Okay. So, Oregon.

Posted: August 5, 2007 in booze, photography, vacation

It seems that as I get older I don’t want to get up early for NUTHIN. Back when I was a child I couldn’t sleep the night before a trip, so excited was I. Now? The alarm goes off and I could be going for a month-long all expenses paid trip to HAWAII, and I wouldn’t want to have to get up to make a 7:15 a.m. flight.

But make the 7:15 flight (to Oregon, not Hawaii), we did. Calvin and I have been doing a LOT of traveling this year, and the whole check in and security dance is getting quite old. However, we were duly entertained by angst first thing in the morning, as we waited our turn at the automated check-in station of Alaska Air. The lines were suggestions at most, and a lady ended up cutting in line. Which righteously offended this guy, waiting his turn. So angered was he that he approached the woman, told her off in a VERY LOUD VOICE for being rude, then stood behind the woman, read her name off of the check-in station, and said, “This is JULIE, everyone! JULIE is the rude woman who can’t wait her turn! Let’s hear it for JULIE!” Thereby succeeding in drawing everyone’s eyes, originally staring at Julie, to stare instead at him.

So, that was fun.

Calvin and I sat to a very nice elderly lady (who was reading a naughty romance novel, which cracked me up) on the plane. She very helpfully filled us in on details of our destination, in between short naps and munching on a very strange “breakfast cookie” provided by the airline in place of actual, you know, food. We landed in Portland at about 10:00, wrestled with the luggage, waited for what seemed like an ETERNITY in the line for the rental car, and then waited for another ETERNITY to pull the car out of the parking garage as the people at the gate in front of us made the lady checking the paperwork trot back and forth to the rental desk.

That was an awesome run-on sentence.

The hotel let us check in early, and after dropping off our luggage we set off on foot to find sustenance and beverage. Nosh, if you will. Thing is? Portland Oregon is MUCH bigger than Portland Maine, a fact which I suppose I twigged intellectually, but not consciously. So, not knowing our way around at all, I’m sure we picked exactly the WRONG direction in which to strike out on our quest for food. BUT! We finally came across a Rock Bottom, which while not the quaint native hole-in-the-wall we were looking for, afforded us with an opportunity to hoover and guzzle and generally be hungry piggies. We ordered a beer sampler, were rather chagrined at the sheer amount of sample glasses plunked down in front of us, then found the consumption of said samples to be easier accomplished than originally thought (really, one gulp each x 8 or 9 samples = about a full beer for each of us).

(I do hope my judgmental anonymous reader comments again. I shall have more than enough fodder for him/her by the end of this entry.)

Okay! From there we decided to wander down to the Beer Festival (more beer! Beer is good!). There were no lines to speak of, Thursday being opening day, and most of the Good People of Oregon were still working. We bought our plastic mugs…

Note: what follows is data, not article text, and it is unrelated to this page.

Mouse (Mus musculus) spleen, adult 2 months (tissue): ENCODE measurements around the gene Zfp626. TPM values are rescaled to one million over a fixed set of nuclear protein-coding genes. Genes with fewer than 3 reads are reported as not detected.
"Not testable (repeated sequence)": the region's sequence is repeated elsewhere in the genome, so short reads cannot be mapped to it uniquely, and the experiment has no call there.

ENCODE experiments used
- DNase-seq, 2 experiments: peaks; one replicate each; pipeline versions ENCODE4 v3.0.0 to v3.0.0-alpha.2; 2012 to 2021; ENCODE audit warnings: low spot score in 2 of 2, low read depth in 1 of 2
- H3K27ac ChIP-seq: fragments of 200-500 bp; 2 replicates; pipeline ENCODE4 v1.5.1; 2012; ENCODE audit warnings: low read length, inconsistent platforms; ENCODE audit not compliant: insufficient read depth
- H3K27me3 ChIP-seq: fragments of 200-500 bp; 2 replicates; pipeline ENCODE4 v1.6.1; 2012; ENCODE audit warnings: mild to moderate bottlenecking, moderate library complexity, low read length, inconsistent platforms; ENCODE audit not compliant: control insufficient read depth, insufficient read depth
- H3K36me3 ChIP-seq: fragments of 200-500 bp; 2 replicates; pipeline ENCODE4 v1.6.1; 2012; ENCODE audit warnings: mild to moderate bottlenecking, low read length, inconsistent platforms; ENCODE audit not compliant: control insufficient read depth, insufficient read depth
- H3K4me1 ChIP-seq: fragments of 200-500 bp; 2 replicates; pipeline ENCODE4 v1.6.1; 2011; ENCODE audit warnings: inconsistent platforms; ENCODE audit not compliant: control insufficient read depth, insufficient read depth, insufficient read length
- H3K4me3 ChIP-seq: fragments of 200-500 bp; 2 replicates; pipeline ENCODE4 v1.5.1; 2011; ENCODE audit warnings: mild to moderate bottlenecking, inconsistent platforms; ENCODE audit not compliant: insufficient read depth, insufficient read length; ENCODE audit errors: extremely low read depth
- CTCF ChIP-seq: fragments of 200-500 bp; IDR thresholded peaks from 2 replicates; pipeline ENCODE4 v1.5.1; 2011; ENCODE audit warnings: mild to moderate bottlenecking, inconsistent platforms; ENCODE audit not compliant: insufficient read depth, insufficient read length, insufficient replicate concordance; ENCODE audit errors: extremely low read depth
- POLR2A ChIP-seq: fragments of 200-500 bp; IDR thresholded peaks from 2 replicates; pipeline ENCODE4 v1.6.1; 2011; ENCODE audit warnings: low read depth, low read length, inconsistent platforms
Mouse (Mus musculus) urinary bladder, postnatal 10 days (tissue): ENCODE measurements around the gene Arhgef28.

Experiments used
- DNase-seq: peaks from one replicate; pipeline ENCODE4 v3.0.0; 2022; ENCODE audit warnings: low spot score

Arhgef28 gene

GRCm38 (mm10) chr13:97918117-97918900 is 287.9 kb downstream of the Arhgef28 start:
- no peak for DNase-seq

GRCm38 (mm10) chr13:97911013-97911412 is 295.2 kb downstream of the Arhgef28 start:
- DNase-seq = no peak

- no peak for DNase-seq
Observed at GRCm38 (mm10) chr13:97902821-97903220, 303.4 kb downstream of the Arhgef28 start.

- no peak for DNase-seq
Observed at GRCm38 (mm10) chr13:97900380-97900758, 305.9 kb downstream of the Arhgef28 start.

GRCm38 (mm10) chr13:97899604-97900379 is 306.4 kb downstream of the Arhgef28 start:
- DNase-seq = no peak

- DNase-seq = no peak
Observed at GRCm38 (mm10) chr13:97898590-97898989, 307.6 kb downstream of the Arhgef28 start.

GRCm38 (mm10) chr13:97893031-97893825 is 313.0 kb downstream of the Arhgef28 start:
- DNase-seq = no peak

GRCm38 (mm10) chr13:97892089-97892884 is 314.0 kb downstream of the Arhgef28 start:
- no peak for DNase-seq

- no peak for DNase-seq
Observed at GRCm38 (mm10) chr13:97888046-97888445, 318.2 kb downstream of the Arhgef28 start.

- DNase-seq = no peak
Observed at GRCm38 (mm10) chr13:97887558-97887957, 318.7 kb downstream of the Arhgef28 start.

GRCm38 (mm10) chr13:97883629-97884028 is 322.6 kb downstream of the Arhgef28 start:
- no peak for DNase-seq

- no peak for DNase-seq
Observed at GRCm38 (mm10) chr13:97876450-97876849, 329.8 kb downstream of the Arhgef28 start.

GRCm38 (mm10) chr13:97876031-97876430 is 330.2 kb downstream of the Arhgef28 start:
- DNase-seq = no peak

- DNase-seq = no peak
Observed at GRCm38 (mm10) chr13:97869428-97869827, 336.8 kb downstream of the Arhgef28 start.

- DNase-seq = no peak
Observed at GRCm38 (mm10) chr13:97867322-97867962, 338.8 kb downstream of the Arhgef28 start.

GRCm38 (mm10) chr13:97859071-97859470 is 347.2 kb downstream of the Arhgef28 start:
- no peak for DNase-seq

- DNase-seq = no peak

…then started down one side and up the other, stopping at whichever station had the funnest name. There was Sweaty Betty Blonde, Donner Party Porter, Bitch Creek ESB, Pliny the Elder, Whoop Pass Double IPA, and Noggin Grog, to name just a few. I’m a big fan of IPA’s, so I think my favorite there was the Alaskan IPA brewed by Alaskan Brewing Co.

Along with our mugs we bought twenty tokens for twenty dollars. I kept 10 and gave Calvin 10. One token for a “taster” (about 1/4 mug), four tokens for a full mug. We pretty much stuck to just tasters, to sample the most amount of beers without having to buy more tokens. The weather was absolutely BEAUTIFUL – mid 70’s and sunny, with a light breeze going. At one point we took our samples and sat in the (SOFT!) grass under the trees.


We must have sat there for over an hour, just enjoying the weather and people-watching.

After departing the festival, we went back up to our hotel room for a (ahem) nap. The beds were incredibly comfortable – the kind you sort of fall into and get consumed by. We were up on the fourteenth floor of the building (the Marriott on the corner of Washington and Broadway, for those Oregonians following along at home), where we could look across at the busily dedicated workers pounding away at their computers in the offices of the building across the street. (This one girl in particular in the corner office of the top floor was there late every day and even all day Saturday. The weather was so beautiful and I was tempted to go over there and drag her away from her work.)

We departed the hotel again at about 8:30 pm, marveling at how light it still was outside. I don’t think the sun went fully down until about 10:00. We had dinner at Jake’s Grill


… then just wandered up and down the streets. There were these funky lunch carts EVERYWHERE, advertising food from every known nationality to man (plus CREPES!) that, alas, we never got a chance to eat at… and I also didn’t take any pictures of them, which is weird, for me. We stopped at Tugboat’s, a VERY hole-in-the-wall (nearly literally) bar, and then another place whose name escapes me at the moment but which I will probably recall before I am done writing this entry.


The next morning Calvin and I got up reasonably early, and I went off in search of Peets coffee (a shop was adjacent to our hotel – BOMB almond croissants, by the way) while Calvin showered. This is the routine when we are traveling together – I get up first and get showered and ready, then wake him up to get him going, and go off in search of coffee. By the time I get back to the room he’s usually showered and dressed. A properly caffeinated husband is a happy husband. A happy husband is a happy Laura.

We claimed the car from the valet (hello, $26 a day! yeesh) and drove west on route 26 toward Cannon Beach. Along the way we hit a rest stop that, upon exploration, revealed a connection to Rock Creek and a little hiking trail.




There’s something about being outdoors that makes Calvin want to take pictures of my nekkid butt (“Here I am, mooning the great outdoors…”), so we did that, but I’m not going to show you. Use your vivid imaginations. Just… be flattering, okay? Heh.

Since a croissant doesn’t go very far toward keeping OUR appetites happy, we stopped at Camp 18 for some KILLER burgers (and beer, natch).